This week the Genesee Valley Chapter (GVC) BMW CCA first banned late model cars with automatic driver aids that they claimed could become a hindrance on the track, then renounced the ban after disagreement from both BMW CCA national and BMW of North America. This opens an embarrassing can of worms for BMW CCA. The club has a long history of enabling and encouraging their members to enjoy their BMWs at their excellent high performance driving school events. Yet GVC clearly had reasons for announcing the ban in the first place. Were those reasons warranted? Did BMW NA and BMW CCA national educate the concerned members of GVC that these systems would not cause the problems on track that concerned them? Or did they pressure GVC into backing down to sweep this issue under the carpet?
On Sunday, April 9, the Genesee Valley Chapter BMW CCA announced that “GVC have decided to ban all vehicles equipped with Automatic Emergency Braking and/or Lane Keeping Assistance systems (or their equivalent) for use in our HPDE events, even if these systems may be disabled by the driver.” The reason given was that “cars with ‘automatic emergency braking’ and/or ‘lane keeping assistance’ systems may behave in unpredictable and undesirable ways on a racetrack.” Naturally there was an uproar, particularly as this news spread like wildfire throughout the enthusiast community. BMWs, once known as “The Ultimate Driving Machine,” were now The Ultimate Machine That Drives For You And Makes Bad Decisions On The Track.
Two days later, on Tuesday the 11th, BMW of North America and the BMW CCA national office made their own announcement, calling GVC’s decision an “unauthorized policy,” and saying that “The national BMW CCA office does not share their opinion and is discussing the issue with the chapter.” They also clarified that the systems in question can be adjusted or turned off entirely so that they will not impair the car’s capabilities in the relatively unusual and special situation of driving on a race track.
Today, Wednesday the 12th, GVC announced “Unfortunately, this premature statement was made public before our discussions and research had been concluded,” and echoed BMW NA and BMW CCA’s proclamation that “BMW CCA continues to work with BMW NA to educate and develop a nationwide procedure for including BMWs with drivers aids in HPDE schools.” The ban is lifted, and all BMWs (and other makes), new and old, are welcome to participate in their HPDE events, no matter what driving aids they do or don’t have.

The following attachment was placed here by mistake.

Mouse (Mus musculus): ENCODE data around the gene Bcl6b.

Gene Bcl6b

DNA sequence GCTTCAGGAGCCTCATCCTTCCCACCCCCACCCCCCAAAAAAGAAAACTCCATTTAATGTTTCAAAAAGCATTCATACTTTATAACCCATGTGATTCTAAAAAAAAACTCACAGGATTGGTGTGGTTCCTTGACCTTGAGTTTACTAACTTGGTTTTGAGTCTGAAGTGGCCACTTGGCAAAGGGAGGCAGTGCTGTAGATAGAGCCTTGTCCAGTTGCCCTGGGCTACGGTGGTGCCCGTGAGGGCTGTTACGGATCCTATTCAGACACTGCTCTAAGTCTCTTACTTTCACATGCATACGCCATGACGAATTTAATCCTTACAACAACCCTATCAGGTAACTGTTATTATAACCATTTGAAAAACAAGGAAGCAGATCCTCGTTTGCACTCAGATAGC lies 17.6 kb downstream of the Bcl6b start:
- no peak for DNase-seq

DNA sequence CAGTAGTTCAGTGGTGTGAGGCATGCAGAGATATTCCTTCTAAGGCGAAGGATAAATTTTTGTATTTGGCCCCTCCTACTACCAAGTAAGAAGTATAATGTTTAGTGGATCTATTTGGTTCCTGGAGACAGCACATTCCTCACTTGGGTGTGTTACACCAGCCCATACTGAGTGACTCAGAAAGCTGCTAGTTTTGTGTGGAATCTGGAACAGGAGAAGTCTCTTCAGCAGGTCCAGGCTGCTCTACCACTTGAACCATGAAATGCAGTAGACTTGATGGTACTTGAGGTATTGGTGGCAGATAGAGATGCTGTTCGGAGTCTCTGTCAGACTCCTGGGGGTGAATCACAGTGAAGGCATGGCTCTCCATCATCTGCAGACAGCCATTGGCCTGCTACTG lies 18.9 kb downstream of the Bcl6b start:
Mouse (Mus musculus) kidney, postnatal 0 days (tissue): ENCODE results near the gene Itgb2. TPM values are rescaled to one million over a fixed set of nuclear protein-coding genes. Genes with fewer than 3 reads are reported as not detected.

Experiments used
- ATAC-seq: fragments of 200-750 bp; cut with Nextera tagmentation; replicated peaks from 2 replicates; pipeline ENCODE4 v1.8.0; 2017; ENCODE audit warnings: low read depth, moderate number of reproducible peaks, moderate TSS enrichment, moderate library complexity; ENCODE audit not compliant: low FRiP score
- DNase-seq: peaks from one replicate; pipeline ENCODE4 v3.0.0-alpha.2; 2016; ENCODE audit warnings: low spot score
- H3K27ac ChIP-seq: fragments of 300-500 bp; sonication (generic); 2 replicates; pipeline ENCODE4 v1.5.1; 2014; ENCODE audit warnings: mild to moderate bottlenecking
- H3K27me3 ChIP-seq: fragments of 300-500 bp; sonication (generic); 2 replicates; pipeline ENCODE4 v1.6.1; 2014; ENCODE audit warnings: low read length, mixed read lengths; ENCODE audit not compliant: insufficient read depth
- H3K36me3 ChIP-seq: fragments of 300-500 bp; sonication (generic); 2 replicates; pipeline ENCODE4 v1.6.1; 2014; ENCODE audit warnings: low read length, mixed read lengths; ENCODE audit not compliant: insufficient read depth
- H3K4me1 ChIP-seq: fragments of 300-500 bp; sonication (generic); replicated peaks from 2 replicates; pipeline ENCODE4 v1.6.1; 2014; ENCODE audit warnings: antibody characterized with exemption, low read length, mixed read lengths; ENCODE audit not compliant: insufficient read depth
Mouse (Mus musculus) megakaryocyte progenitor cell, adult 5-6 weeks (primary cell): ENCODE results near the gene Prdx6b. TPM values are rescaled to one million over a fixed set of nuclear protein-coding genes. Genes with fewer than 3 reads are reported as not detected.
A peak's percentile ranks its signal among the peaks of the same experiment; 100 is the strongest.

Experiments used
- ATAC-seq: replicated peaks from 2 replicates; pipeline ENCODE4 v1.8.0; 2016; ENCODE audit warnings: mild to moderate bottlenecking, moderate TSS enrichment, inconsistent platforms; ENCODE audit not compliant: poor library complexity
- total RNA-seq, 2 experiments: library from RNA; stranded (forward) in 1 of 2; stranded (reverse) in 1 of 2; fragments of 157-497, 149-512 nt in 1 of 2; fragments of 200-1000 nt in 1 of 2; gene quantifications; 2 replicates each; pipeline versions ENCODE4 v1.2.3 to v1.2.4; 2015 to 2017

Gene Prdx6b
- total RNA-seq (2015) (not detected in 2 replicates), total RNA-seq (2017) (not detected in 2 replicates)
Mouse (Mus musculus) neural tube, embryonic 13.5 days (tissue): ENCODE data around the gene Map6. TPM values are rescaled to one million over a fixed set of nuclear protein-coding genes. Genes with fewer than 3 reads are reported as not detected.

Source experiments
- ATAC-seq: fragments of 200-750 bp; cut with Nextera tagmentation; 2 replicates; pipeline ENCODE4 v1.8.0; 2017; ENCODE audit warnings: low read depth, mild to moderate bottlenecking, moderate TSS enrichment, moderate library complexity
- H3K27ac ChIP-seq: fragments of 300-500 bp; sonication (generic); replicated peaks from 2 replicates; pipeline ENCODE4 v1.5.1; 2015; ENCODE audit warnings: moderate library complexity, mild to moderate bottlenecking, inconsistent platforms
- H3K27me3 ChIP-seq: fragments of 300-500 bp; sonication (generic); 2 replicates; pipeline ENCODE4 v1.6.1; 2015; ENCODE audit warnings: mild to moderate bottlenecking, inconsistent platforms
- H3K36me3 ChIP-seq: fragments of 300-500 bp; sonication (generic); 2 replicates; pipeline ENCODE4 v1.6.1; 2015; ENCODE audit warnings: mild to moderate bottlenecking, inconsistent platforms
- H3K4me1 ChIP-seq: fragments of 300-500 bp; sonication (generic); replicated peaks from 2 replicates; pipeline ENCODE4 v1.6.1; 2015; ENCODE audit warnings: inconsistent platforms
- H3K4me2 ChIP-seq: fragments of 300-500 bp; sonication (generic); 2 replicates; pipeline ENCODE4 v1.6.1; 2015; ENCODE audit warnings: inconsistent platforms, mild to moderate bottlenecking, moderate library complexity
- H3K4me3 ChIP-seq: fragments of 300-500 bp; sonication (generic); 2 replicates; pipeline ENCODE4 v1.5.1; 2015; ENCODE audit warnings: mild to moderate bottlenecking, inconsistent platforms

Why This Matters
BMWs are extremely popular enthusiast vehicles. Much of the Right Foot Down staff currently owns a BMW, or, like me, has owned one in the past. Some lament the recent perceived watering down of the BMW brand, of becoming luxury cars for the masses rather than the great driving enthusiast vehicles they once were. But that isn’t relevant to this discussion. What is relevant is that electronic driver aids are more and more common in today’s cars, regardless of brand, and they’re here to stay. BMW may let you turn them off, but other brands don’t. It’s also likely that someday, like so many other safety items, they’ll be required by the government on all new cars. What happens to the enthusiast who takes their car to the track that is unable to turn these systems off?
Though GVC now claims that they made the announcement “before our discussions and research had been concluded,” they would not have announced their ban if they didn’t feel strongly about it at the time. There is good reason for concern. If you’re intentionally clipping a gentle curb on the track, the lane departure system may abruptly steer opposite the direction of the turn to prevent you from leaving your “lane” thanks to the painted line at the edge of the track. These lines may also cause lane departure systems to “stay in your lane” rather than take the proper racing line through a turn. You may enter the turn at a speed appropriate for the racing line but that you won’t be able to hold if you keep it between the lines at the outside of the turn, resulting in an off track excursion or a sudden meeting with a wall.